Why do people volunteer thousands of hours of free labor to create public goods online such as Wikipedia and open-source software? In this talk, I present evidence from a series of experiments designed to test the theory that in the absence of formal or material incentives, contributors’ efforts can be sustained through community recognition of work performed. According to this theory, there is a social solution to the problem of collective action, where individuals are believed to have a tendency to ‘free ride’ rather than contribute to the public good:  groups reward individuals who work hard with status in the community, which in turn motivates additional effort, fostering a virtuous cycle of work and reward. Results from the experiments on Wikipedia’s editing community show that highly productive contributors who are given an informal award, or “Barnstar,” subsequently increase their workload by about 40% compared to a control group. These recipients also accumulate additional awards from third parties at a six-times higher rate than non-rewarded peers, suggesting that pro-social behavior can help sustain contributions to public goods by fostering a self-reinforcing dynamic. I conclude by calculating the surprising magnitude of additional volunteer labor that is generated from such pro-social behaviors.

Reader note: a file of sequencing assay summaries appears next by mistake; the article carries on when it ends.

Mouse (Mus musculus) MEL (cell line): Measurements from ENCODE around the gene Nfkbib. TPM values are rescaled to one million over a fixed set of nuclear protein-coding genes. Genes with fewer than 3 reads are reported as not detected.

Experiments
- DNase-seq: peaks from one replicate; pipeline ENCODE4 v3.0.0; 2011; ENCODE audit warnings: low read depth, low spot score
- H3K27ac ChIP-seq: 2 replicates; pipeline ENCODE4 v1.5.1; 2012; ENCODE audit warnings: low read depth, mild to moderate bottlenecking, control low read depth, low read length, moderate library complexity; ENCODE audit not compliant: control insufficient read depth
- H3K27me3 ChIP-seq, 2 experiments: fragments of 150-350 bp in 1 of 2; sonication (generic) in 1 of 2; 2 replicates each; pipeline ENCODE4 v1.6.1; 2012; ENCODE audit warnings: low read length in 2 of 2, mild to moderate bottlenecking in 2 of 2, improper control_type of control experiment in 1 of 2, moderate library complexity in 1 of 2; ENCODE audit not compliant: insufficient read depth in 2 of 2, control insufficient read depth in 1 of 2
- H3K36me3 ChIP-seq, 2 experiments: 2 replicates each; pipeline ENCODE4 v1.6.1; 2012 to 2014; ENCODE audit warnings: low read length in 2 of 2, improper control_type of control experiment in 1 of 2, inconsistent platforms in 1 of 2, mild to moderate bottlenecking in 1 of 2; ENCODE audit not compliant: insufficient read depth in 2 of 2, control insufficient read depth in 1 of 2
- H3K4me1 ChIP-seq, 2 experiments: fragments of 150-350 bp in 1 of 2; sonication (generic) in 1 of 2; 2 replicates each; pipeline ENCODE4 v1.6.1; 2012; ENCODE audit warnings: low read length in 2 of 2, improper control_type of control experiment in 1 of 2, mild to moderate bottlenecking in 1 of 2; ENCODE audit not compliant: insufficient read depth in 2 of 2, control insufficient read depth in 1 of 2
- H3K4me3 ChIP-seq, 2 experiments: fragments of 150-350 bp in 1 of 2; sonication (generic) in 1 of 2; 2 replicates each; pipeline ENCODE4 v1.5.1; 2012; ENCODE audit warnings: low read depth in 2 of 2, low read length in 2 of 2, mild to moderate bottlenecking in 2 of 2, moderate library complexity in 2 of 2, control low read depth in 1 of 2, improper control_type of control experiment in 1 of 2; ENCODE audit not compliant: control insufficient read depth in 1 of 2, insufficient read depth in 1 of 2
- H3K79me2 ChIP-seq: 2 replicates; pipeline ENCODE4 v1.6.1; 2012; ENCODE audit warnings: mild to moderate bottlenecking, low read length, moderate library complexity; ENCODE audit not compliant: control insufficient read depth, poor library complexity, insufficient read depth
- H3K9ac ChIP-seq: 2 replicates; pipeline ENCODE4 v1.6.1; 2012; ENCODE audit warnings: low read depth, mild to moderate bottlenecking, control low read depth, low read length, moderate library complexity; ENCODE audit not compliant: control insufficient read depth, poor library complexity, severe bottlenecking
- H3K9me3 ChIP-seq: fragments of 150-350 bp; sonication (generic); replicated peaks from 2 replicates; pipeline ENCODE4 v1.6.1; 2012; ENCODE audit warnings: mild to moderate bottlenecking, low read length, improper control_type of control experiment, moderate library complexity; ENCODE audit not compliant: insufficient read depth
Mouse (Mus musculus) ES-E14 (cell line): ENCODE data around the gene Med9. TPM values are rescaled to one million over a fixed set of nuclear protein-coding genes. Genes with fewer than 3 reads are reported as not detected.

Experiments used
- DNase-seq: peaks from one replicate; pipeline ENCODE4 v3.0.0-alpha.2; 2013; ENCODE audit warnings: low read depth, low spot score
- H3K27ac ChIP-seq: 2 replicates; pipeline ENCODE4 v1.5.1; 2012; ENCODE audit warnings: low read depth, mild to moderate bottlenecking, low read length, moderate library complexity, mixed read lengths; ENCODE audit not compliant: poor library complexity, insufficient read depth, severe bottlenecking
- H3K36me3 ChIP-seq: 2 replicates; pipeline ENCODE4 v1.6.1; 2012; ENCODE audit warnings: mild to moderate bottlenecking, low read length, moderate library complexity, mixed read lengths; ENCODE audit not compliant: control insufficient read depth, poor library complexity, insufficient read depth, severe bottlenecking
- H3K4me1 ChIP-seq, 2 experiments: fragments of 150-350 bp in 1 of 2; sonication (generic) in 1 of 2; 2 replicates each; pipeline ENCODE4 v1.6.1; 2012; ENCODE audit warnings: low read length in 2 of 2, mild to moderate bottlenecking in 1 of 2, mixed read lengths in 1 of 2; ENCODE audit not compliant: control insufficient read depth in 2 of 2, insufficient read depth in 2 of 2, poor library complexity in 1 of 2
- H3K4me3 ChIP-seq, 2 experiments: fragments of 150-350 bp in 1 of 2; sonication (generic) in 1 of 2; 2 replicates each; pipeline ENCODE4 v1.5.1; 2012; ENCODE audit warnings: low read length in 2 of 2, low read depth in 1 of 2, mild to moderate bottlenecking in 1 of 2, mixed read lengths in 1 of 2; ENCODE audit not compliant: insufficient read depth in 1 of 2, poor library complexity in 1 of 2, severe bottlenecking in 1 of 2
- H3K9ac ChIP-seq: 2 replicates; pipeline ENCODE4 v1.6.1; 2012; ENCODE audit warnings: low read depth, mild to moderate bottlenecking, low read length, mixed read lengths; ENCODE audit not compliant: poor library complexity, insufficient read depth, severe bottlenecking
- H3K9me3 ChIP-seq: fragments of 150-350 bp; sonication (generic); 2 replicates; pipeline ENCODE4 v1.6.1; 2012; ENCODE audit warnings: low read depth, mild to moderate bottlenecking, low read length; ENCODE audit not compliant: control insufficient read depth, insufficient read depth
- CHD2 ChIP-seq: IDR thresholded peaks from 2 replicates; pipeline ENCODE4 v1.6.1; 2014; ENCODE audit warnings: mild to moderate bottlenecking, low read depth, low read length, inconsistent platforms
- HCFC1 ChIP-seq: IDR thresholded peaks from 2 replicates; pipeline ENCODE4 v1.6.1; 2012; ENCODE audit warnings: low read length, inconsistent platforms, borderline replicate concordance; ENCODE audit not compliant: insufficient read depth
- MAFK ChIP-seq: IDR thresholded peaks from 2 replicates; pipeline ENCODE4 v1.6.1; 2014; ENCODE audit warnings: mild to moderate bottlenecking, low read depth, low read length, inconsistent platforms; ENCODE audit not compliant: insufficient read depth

American Sociological Association 108th Annual Meeting Logo

The theme for the 2013 ASA conference (Linking Micro and Macro) was a good fit for my presentation with Arnout:  “No Praise without Effort: Experimental Evidence on the Matthew Effect in Wikipedia.”

The CITASA round table session was well-attended:  I don’t remember ever seeing so many people crammed around one table, and in fact there was a second ring of chairs around the presenters! Our paper provided an intriguing contrast of the virtues of “big data” and “small data” – in our case, how small data from an experiment can clarify the causal processes observed in big data studies. Our paper is currently under review at PLoS ONE as a follow-up to our previous study.

Very exciting news:  my dissertation improvement grant (well, to be technically correct, Arnout’s dissertation improvement grant) was ranked as “fundable” by the NSF! While this is actually “old” news to me — I received notification in January — I have finally received the official award letter from the NSF. Feels good to know that these dollars won’t be sequestered.

If anyone is interested, here is the research abstract:

Doctoral Dissertation Research: Group Diversity and Knowledge Production